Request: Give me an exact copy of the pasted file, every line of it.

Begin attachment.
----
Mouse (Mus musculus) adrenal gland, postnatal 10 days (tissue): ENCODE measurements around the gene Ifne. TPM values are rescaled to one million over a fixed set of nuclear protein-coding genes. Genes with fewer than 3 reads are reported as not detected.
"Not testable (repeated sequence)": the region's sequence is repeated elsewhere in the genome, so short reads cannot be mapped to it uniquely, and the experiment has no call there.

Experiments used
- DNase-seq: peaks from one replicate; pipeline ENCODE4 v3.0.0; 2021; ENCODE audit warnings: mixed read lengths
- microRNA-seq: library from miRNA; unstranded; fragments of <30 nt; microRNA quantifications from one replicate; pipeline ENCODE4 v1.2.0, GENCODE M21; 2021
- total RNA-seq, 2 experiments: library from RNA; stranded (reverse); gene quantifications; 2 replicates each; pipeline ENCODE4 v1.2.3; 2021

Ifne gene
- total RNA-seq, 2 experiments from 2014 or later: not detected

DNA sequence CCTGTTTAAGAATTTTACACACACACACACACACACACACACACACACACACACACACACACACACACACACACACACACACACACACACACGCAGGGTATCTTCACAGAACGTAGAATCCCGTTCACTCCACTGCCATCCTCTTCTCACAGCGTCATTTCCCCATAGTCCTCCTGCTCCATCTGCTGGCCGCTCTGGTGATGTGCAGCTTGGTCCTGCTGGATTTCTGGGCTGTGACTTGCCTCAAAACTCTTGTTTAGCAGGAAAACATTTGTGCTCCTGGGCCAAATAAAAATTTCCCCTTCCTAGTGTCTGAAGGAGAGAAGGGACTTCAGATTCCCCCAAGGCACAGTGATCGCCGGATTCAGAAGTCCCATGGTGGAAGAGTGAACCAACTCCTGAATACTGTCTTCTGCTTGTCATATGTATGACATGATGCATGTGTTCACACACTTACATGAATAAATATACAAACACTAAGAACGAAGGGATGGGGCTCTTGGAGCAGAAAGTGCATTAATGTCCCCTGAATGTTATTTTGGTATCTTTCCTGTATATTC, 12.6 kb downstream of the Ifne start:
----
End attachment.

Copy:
Mouse (Mus musculus) adrenal gland, postnatal 10 days (tissue): ENCODE measurements around the gene Ifne. TPM values are rescaled to one million over a fixed set of nuclear protein-coding genes. Genes with fewer than 3 reads are reported as not detected.
"Not testable (repeated sequence)": the region's sequence is repeated elsewhere in the genome, so short reads cannot be mapped to it uniquely, and the experiment has no call there.

Experiments used
- DNase-seq: peaks from one replicate; pipeline ENCODE4 v3.0.0; 2021; ENCODE audit warnings: mixed read lengths
- microRNA-seq: library from miRNA; unstranded; fragments of <30 nt; microRNA quantifications from one replicate; pipeline ENCODE4 v1.2.0, GENCODE M21; 2021
- total RNA-seq, 2 experiments: library from RNA; stranded (reverse); gene quantifications; 2 replicates each; pipeline ENCODE4 v1.2.3; 2021

Ifne gene
- total RNA-seq, 2 experiments from 2014 or later: not detected

DNA sequence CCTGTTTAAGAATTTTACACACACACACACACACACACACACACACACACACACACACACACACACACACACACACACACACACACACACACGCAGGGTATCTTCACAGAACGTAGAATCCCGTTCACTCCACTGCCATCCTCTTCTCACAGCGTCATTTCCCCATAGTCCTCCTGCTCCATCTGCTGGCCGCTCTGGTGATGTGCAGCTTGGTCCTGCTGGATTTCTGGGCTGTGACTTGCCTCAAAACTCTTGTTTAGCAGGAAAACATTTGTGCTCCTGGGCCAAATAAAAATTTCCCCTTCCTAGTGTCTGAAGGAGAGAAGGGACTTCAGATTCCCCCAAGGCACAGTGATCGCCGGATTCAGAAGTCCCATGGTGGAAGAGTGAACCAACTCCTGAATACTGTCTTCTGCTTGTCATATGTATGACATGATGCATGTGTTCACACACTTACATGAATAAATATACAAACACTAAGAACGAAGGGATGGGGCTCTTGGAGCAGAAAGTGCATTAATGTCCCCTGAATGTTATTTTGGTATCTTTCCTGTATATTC, 12.6 kb downstream of the Ifne start: